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Public service: Breakthrough in tariff poker: More money for state employees

Public service: Breakthrough in tariff poker: More money for state employees

There should be more money for the federal states’ employees before Christmas. Special payments, 200 euros and 5.5 percent more wages – that is the collective agreement result after tough negotiations.

Breakthrough after days of negotiations: State public sector employees receive special payments and a wage increase of 5.5 percent. The unions and the Collective Bargaining Association of German States (TdL) announced this on Saturday after three days of talks in Potsdam. “We now have a negotiation result that is valuable,” said the head of the Verdi union, Frank Werneke. It was “really outstanding”.

All public sector employees are currently equally affected by high prices, said Werneke. As a result, inflation compensation payments totaling 3,000 euros are planned. In December, 1,800 euros should flow or at least be allocated; The money could not arrive in the accounts until the new year. From January to October 2024 there are monthly payments of 120 euros each.

What was still decided

From November 1, 2024, the incomes of more than one million employees will increase by a base amount of 200 euros. This is particularly important for the lower wage groups. From February 1, 2025, there will be a further wage increase of 5.5 percent. The term is 25 months until October 2025.

Werneke was confident that the deal could address the “rampant labor shortage”. The head of the civil service association dbb, Ulrich Silberbach, complained that 300,000 employees were already missing from administrative service.

High costs for countries

For the states, the agreement means additional costs of 23.9 billion, as the state negotiator, Hamburg’s Finance Senator Andreas Dressel (SPD), announced. He described the countries’ balancing act as follows: “Public budgets are in crisis mode, and at the same time it is becoming more difficult for us as countries to recruit and retain staff.” It is an “overall challenging result”, but it is feasible over three financial years.

Verdi boss Werneke was satisfied that the income of state employees was now in line with the wages of federal and local employees. “Federal, state and local governments – from our point of view, this is a public service.” In April, the unions concluded a corresponding agreement with the federal and local governments with special payments, a base amount and 5.5 percent more wages.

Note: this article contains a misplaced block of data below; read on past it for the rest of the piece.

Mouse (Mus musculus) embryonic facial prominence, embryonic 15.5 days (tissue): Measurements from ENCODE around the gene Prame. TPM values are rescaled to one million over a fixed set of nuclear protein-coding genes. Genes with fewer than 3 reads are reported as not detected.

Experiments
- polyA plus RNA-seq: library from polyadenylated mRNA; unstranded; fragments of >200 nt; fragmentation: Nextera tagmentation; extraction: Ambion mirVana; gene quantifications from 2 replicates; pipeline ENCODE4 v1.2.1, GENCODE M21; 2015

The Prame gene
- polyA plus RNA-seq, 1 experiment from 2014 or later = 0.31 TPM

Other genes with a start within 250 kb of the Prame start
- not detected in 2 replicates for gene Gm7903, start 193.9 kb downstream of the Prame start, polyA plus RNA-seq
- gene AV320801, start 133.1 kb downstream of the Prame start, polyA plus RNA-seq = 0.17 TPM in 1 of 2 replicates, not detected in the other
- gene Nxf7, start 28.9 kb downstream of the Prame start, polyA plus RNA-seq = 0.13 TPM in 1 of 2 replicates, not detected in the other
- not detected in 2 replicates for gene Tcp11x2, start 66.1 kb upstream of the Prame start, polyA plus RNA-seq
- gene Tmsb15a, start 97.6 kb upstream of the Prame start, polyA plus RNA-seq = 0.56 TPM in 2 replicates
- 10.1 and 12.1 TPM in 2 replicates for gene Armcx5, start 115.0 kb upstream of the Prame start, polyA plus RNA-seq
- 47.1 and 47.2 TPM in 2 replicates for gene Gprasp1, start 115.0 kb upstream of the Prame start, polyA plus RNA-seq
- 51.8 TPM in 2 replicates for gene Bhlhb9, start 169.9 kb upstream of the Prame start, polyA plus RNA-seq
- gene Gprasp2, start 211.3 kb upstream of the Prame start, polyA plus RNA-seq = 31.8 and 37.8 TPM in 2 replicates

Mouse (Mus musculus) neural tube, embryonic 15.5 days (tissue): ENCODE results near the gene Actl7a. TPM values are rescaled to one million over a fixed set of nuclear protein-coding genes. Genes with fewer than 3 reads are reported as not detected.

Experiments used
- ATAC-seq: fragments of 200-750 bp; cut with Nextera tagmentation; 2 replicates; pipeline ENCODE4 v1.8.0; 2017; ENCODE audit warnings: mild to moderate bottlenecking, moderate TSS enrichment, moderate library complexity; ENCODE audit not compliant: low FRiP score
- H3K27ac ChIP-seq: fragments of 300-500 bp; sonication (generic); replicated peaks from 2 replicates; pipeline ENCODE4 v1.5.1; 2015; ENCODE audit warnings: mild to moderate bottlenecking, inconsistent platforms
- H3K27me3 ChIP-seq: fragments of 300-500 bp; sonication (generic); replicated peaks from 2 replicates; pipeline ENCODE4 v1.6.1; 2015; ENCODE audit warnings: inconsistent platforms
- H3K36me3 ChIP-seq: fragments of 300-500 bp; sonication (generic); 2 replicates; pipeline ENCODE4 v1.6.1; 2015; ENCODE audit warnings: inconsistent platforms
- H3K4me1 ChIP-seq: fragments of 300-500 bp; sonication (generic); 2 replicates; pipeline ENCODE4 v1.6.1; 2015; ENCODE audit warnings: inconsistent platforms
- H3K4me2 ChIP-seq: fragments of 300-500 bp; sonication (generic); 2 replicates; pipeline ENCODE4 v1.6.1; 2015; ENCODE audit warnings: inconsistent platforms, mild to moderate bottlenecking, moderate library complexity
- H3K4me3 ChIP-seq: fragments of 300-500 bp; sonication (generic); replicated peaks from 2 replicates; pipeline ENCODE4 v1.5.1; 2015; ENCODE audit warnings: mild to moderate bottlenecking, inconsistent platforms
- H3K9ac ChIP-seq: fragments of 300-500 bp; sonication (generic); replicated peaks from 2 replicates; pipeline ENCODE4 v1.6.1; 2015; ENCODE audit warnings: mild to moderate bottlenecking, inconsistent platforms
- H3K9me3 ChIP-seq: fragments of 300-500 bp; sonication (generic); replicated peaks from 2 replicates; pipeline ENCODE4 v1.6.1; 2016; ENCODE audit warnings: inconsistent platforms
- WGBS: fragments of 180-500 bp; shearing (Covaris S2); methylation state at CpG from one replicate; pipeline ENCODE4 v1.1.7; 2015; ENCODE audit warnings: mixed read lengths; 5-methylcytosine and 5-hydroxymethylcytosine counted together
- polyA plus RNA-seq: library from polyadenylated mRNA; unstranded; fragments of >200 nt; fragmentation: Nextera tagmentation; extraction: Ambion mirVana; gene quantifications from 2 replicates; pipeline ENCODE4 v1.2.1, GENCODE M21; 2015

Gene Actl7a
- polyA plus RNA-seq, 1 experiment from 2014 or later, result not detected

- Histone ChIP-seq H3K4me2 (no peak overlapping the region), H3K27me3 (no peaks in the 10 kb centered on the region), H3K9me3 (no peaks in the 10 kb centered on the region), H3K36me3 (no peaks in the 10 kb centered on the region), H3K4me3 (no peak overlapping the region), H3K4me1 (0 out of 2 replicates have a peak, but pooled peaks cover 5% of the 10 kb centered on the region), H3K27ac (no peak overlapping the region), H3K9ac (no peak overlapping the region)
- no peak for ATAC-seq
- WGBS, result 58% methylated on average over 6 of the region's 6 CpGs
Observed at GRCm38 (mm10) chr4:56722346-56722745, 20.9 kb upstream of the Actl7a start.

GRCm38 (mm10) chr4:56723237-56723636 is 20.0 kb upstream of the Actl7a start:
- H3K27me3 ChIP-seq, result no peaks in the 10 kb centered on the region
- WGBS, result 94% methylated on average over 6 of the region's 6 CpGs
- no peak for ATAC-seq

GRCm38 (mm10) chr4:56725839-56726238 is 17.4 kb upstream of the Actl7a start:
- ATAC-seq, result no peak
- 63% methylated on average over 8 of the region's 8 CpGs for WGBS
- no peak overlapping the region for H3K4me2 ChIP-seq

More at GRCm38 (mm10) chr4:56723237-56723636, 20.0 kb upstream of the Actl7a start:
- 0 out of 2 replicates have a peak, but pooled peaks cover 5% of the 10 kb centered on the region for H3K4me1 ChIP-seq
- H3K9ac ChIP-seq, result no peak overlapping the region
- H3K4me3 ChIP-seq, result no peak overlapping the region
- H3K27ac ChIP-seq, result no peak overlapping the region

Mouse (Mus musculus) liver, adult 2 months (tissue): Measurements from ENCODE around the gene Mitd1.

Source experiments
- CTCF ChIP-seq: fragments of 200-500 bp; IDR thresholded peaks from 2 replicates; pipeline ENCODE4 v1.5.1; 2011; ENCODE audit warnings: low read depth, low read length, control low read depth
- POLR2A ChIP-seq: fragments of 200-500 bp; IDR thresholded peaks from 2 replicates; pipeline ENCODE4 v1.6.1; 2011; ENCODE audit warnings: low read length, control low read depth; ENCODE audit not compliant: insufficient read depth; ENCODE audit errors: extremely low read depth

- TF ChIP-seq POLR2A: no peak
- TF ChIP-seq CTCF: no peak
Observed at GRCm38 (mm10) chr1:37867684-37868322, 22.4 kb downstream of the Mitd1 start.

Brandenburg’s Prime Minister Dietmar Woidke (SPD) said it was “a fair compromise in difficult times.” He thanked both sides for their sense of responsibility. Bavaria’s Finance Minister Albert Füracker (CSU) spoke of a “great show of strength”. “The necessary additional expenditure will not be easy to meet,” he said in Munich.

Calm on the strike front

Further warning strikes are now off the table. Werneke said the collective agreement result had come about through enormous mobilization. “It is a result that the employees fought for themselves.” Employees at universities, university hospitals and other state institutions had been on strike for weeks. This shows that unions are working, said Werneke.

Silberbach was happy that the employees would now not have to go on so-called “forced strikes”. After the nationwide rail strike and in view of the current budget crisis, he had already pushed for a conclusion this year: “Christmas is the festival of peace and joy.” That’s why it’s pleasing that “a tick” has now been put under the conflict.

More money for trainees too

According to the agreement, trainees and interns will receive an inflation compensation of 1,000 euros in December. Training fees will increase by 100 euros from November 2024 and later by another 50 euros. A minimum hourly wage of 13.98 euros is also to be introduced for student assistants in two stages.

The states’ conclusions should now also be transferred to civil servants – this affects more than three million employees.

Source: Stern

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